Vermont Hardwoods solid wood picture frame molding

David Hewitt

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David Hewitt

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I wish there was a tool like that for twisting the SuperSoftstrand wire after threading it to the hardware when fitting a frame. It's my least favorite part of the process.
I like the process, just pull it taut, wrap, push together, cut. Once you get a rhythm it becomes easy.
 

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Ylva

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I wish there was a tool like that for twisting the SuperSoftstrand wire after threading it to the hardware when fitting a frame. It's my least favorite part of the process.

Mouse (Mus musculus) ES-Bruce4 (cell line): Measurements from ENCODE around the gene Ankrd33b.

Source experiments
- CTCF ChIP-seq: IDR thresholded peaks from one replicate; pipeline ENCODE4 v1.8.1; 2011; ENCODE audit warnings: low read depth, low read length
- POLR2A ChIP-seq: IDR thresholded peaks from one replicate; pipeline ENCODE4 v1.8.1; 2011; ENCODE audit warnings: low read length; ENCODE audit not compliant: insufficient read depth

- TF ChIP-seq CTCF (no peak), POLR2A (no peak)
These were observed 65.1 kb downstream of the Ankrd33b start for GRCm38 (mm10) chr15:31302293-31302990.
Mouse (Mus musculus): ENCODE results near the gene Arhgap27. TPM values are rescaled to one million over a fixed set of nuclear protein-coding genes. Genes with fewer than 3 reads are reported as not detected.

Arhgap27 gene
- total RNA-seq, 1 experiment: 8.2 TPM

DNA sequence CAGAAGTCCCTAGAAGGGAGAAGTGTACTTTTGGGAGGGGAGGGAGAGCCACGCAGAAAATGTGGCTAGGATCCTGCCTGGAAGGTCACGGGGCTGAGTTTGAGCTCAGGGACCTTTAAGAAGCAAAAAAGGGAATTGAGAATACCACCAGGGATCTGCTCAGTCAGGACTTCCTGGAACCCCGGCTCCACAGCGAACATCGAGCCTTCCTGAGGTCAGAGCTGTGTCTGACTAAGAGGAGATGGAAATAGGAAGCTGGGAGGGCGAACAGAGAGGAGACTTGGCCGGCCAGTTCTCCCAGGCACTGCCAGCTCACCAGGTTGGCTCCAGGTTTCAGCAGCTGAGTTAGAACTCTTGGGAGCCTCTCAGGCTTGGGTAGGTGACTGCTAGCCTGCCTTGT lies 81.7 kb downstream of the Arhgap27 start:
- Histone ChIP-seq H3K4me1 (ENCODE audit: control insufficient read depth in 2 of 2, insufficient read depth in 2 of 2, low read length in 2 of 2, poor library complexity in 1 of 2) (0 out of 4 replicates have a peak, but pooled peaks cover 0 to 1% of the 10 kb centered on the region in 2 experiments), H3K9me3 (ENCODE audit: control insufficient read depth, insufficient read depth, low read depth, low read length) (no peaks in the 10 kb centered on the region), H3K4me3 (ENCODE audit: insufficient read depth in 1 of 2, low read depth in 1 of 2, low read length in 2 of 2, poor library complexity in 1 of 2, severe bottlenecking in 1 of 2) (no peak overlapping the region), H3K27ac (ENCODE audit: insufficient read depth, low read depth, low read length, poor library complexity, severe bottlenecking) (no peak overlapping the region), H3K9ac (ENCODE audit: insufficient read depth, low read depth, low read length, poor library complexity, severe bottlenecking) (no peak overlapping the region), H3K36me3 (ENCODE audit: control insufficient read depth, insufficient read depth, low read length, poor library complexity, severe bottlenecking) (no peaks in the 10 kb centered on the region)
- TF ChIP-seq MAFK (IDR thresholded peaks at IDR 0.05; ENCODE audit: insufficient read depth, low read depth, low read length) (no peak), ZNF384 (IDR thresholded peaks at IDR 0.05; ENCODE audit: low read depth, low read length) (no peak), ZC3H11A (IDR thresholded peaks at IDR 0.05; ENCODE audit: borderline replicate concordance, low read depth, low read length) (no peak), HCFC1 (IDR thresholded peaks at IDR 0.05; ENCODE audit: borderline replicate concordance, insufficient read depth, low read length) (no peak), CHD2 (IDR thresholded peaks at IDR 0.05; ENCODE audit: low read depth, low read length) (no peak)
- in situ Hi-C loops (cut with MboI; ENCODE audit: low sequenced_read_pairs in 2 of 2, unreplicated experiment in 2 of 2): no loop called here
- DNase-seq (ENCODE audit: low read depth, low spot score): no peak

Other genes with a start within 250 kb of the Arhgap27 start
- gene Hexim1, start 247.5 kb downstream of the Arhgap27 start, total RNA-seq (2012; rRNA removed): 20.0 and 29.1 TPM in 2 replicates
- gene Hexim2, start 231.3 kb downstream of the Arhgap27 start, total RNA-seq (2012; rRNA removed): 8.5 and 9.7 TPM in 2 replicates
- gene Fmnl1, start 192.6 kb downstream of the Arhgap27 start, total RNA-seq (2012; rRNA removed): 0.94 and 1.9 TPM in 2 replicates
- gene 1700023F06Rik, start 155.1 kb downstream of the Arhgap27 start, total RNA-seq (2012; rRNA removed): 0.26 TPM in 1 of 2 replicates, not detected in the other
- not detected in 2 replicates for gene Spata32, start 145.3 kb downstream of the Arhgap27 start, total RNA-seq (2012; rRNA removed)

You mean like the wire twisters in the 'most useless tools' thread? One of mine broke and now I only have one left. I might try to make one myself, somehow.
 
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Nikodeumus

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You mean like the wire twisters in the 'most useless tools' thread? One of mine broke and now I only have one left. I might try to make one myself, somehow.
As mentioned on the other "useless tools" thread, those twisters could be 3D printed.
And using much stronger material than the plastic manufactured ones.
Yes, the production cost per item would be much higher than mass production.
But mass production isn't the goal of personal print on demand capability.
The advantage is exactly what we are discussing here: customization of an existing but "not quite what I want" tool, reproducible on demand with comparative ease, and the ability to make adjustments with each new iteration.